Illegal Drug Trafficking From Mexico Generates More Money Than Walmart
Cartel business trafficking illicit drugs worth billions
The drug trafficking business between Mexico to the US is so lucrative it makes more money than Walmart makes in a year, according to Sen. David Perdue (R-GA) during a Senate hearing on Tuesday.
“Five hundred billion dollars…that makes the cartel business and the and the drug traffic just in Mexico coming across to the United States bigger than Walmart, so this is larger than our largest companies,” Perdue stated.
The drug trade in the US has now valued anywhere between $426 to $652 billion, according to Sen. Dianne Feinstein (D-CA).
“I think we all know the drug trade in this country is really big business,” she said.
“Its reach is global; its distribution is growing; its leadership is criminal. Like any business, it adapts to market changes. Its motivation is power and profit at any costs.”
In 2018, Walmart brought in $500.34 billion net sales, Statista reported.
Both sides of the aisle agreed that the drug trafficking issue between Mexico to the U.S. is getting worse at the hearing held by the Senate Caucus on International Narcotics Control.
Chairman of the caucus, Sen. John Cornyn (R-TX), noted that drug-related poisoning remains the leading cause of death and injury in the U.S.
“In American alone in 2017, more than 70,000 people died of drug overdoses,” he said.
“The idea that we would somehow lose 70,000 Americans in one year alone to drug overdoses and not consider this a national emergency is really staggering,” he said.
Since 2006, Mexico has seen 150,000 people murdered from cartel violence relating to the drug trade, according to Cornyn.
“If a cartel was sending a cruise missile into Dallas, Texas and killing 70,000 people, I think our response would be a little less measured than it is today.”
According to Feinstein, nearly 5,000 died in 2017, and globally it was 450,000 lives in 2015 relating to the drug trade.
"These estimates don’t consider the lives lost due to the violence associated with this illicit trade,” she said.
This year, 22 countries have been identified as a significant transit or source countries for illicit drugs.
Over 133,000 pounds of heroin, cocaine, meth, and fentanyl were seized last year in the U.S.
In February this year, authorities in Arizona seized methamphetamine and marijuana, with an estimated street value of around $2 million, as it was stopped during an illegal crossing at the US-Mexico border.
Officials announced the major drug bust on Friday after three smugglers were arrested and two trucks loaded with narcotics were apprehended.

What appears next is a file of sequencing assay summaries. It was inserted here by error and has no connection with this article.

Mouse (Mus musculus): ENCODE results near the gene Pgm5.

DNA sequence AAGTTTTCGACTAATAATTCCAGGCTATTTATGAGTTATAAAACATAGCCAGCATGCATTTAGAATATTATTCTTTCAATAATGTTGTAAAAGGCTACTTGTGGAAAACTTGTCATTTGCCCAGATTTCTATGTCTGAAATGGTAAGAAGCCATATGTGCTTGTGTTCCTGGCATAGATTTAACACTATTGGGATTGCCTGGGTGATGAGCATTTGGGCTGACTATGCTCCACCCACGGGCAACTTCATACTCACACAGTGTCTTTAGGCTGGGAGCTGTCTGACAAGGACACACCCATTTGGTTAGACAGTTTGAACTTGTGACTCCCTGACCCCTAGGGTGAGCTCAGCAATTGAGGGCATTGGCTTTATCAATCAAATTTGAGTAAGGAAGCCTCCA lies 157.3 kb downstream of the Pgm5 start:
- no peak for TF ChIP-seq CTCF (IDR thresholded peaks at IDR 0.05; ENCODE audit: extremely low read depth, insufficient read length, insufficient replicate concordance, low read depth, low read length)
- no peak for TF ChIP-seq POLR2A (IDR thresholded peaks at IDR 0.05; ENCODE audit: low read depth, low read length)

Cornyn added that the climactic increase in synthetic opioid-related deaths was related to fentanyl, a significant contributor.
“They’ll traffic in drugs, migrants, in human beings for sex slavery, money laundering, counterfeit goods, whatever will make them a buck,” he said.
“The groups fueling this cycle are becoming richer and growing their influence in the United States, and without intervention, their power will only grow,” he said.
“It’s not hyperbole to say we’ve reached a crisis point,” he said.
According to the US Drug Enforcement Agency (DEA), fentanyl is 50 times more potent than heroin.
Opioids were responsible for the majority of the US's 72,000 overdose deaths in 2017.
Donald Trump has called fentanyl "horror drug".
Secretary of State Michael Pompeo, who also testified at the State Department’s efforts to tackle the drug trade problem, said the issue was “personal” for him.
“I know many people that have been impacted by this set of issues. Just last month, there were seven Kansans who died in a ten hour period from a single overdose of cocaine laced with fentanyl,” he added.
“This is a serious matter… We all know human lives that have been touched, and families that have been ripped apart by this.”
Earlier this week, Mexico signed a deal with the United States agreeing that the government will take action against illegal immigration into the US, marking a massive victory for President Donald Trump.
The Mexican Government eventually buckled over the impending tariff hikes that were due to come into force on Monday.
President Trump announced the win late Friday, revealing that Mexico is going to take "strong measures" to end the flow of illegal immigration into the United States to avoid being hit with massive tariffs.